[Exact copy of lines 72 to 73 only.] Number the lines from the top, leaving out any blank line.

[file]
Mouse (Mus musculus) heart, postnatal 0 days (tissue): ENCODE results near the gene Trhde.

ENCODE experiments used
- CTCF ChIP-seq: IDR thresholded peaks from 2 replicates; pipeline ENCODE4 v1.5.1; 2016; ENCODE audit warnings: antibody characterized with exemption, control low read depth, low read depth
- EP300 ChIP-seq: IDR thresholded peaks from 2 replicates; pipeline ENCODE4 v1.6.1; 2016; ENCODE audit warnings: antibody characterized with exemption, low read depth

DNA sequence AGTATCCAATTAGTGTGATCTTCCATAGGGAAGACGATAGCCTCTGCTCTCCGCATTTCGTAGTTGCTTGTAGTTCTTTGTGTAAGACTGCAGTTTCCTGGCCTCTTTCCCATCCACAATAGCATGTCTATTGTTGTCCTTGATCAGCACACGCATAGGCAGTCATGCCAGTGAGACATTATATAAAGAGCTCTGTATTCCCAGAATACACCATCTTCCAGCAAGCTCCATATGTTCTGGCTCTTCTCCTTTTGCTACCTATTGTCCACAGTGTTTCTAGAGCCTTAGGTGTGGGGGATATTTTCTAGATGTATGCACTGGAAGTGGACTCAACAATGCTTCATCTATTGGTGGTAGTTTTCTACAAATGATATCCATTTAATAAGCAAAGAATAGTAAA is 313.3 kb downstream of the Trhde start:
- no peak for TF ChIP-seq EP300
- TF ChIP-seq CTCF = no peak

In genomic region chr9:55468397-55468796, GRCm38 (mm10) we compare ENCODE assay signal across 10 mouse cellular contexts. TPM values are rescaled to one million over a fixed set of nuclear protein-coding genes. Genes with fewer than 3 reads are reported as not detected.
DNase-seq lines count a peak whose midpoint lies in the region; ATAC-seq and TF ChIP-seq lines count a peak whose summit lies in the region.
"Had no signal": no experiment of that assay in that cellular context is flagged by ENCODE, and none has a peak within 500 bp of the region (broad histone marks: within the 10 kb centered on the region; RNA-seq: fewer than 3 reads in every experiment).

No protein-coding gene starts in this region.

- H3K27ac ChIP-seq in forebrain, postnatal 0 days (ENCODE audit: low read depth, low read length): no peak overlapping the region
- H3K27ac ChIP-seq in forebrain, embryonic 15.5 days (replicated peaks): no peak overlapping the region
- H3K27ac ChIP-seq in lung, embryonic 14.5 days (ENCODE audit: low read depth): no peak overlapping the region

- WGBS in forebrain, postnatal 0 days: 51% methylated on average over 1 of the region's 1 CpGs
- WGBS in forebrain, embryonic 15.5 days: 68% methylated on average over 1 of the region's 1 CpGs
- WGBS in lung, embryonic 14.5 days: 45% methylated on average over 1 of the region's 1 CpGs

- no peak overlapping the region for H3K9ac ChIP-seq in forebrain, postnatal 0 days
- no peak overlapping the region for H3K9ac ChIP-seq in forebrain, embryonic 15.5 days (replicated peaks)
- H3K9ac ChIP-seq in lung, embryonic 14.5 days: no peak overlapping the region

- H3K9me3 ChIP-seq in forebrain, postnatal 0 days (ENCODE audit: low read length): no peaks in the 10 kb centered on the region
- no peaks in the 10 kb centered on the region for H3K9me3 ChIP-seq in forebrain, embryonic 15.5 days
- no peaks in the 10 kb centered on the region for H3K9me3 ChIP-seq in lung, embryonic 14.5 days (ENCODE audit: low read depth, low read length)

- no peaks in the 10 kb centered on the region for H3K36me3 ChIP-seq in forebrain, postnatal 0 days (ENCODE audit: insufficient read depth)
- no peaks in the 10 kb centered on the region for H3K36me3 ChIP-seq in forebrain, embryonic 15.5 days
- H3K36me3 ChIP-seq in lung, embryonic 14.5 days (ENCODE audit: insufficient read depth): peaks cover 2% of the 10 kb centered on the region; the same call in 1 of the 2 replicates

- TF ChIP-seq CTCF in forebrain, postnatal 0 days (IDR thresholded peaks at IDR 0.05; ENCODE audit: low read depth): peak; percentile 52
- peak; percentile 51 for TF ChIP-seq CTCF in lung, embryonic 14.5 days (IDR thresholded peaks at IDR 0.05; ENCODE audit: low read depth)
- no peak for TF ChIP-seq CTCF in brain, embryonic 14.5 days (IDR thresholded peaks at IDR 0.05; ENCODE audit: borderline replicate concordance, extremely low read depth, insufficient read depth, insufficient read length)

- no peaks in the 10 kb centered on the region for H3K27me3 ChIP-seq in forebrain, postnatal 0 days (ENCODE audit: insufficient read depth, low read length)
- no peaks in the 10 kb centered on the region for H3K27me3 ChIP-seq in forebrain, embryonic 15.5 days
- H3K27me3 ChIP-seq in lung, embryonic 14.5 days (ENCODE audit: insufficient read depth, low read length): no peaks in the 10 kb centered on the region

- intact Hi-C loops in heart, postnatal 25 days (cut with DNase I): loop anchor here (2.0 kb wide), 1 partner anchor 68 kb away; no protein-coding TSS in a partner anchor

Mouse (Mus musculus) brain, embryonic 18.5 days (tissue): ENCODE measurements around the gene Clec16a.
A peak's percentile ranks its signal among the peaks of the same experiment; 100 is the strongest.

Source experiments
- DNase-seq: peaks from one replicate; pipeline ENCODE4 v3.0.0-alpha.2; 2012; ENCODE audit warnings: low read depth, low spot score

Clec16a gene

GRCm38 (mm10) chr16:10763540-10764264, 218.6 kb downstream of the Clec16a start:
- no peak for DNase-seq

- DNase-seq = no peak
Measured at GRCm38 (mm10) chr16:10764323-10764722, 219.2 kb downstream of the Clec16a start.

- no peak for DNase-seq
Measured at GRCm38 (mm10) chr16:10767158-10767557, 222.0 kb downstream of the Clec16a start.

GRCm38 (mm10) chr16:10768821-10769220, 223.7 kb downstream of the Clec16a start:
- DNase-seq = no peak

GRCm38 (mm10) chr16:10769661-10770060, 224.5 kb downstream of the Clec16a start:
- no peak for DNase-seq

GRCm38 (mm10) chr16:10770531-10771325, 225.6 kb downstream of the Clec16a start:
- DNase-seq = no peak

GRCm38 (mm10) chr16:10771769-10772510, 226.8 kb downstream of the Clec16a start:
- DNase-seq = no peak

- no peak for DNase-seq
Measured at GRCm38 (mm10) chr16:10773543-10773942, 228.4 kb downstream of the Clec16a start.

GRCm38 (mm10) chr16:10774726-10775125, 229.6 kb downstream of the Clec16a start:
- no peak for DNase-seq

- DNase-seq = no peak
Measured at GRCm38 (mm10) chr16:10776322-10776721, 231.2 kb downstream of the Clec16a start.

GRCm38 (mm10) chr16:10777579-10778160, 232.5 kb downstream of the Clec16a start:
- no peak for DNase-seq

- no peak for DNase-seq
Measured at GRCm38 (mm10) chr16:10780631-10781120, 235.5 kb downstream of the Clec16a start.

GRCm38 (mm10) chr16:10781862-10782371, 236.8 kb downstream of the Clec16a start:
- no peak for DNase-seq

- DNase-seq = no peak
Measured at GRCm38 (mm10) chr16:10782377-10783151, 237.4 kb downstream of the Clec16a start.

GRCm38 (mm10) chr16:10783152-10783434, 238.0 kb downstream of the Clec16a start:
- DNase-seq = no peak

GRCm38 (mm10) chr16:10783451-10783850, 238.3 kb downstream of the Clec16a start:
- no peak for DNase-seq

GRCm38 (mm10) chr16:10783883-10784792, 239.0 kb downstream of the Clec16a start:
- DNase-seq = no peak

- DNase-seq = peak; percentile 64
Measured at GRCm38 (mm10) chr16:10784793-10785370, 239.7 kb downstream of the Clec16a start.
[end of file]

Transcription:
- DNase-seq = no peak

- DNase-seq = peak; percentile 64